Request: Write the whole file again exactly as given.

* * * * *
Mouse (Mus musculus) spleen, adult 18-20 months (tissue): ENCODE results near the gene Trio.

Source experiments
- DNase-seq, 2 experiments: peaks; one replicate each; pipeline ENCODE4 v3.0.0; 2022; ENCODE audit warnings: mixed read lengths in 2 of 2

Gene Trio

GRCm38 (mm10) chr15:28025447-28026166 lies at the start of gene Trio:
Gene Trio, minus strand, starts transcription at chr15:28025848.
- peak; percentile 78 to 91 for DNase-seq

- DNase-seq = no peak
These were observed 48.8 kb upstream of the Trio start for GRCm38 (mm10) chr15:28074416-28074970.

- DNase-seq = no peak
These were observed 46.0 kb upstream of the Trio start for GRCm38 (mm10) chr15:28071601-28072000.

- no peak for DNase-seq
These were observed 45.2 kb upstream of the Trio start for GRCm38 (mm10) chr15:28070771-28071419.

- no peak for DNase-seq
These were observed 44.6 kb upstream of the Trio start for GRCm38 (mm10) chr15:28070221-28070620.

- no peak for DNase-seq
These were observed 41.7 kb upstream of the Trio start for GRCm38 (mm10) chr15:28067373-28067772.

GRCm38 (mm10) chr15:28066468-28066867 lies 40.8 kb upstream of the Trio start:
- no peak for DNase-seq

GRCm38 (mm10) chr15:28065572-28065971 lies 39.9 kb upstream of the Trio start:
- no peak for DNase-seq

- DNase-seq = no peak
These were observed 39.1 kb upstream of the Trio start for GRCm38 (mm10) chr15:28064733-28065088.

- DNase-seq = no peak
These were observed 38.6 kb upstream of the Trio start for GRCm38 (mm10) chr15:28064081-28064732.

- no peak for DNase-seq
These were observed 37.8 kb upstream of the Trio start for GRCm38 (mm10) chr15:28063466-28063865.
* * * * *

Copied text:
Mouse (Mus musculus) spleen, adult 18-20 months (tissue): ENCODE results near the gene Trio.

Source experiments
- DNase-seq, 2 experiments: peaks; one replicate each; pipeline ENCODE4 v3.0.0; 2022; ENCODE audit warnings: mixed read lengths in 2 of 2

Gene Trio

GRCm38 (mm10) chr15:28025447-28026166 lies at the start of gene Trio:
Gene Trio, minus strand, starts transcription at chr15:28025848.
- peak; percentile 78 to 91 for DNase-seq

- DNase-seq = no peak
These were observed 48.8 kb upstream of the Trio start for GRCm38 (mm10) chr15:28074416-28074970.

- DNase-seq = no peak
These were observed 46.0 kb upstream of the Trio start for GRCm38 (mm10) chr15:28071601-28072000.

- no peak for DNase-seq
These were observed 45.2 kb upstream of the Trio start for GRCm38 (mm10) chr15:28070771-28071419.

- no peak for DNase-seq
These were observed 44.6 kb upstream of the Trio start for GRCm38 (mm10) chr15:28070221-28070620.

- no peak for DNase-seq
These were observed 41.7 kb upstream of the Trio start for GRCm38 (mm10) chr15:28067373-28067772.

GRCm38 (mm10) chr15:28066468-28066867 lies 40.8 kb upstream of the Trio start:
- no peak for DNase-seq

GRCm38 (mm10) chr15:28065572-28065971 lies 39.9 kb upstream of the Trio start:
- no peak for DNase-seq

- DNase-seq = no peak
These were observed 39.1 kb upstream of the Trio start for GRCm38 (mm10) chr15:28064733-28065088.

- DNase-seq = no peak
These were observed 38.6 kb upstream of the Trio start for GRCm38 (mm10) chr15:28064081-28064732.

- no peak for DNase-seq
These were observed 37.8 kb upstream of the Trio start for GRCm38 (mm10) chr15:28063466-28063865.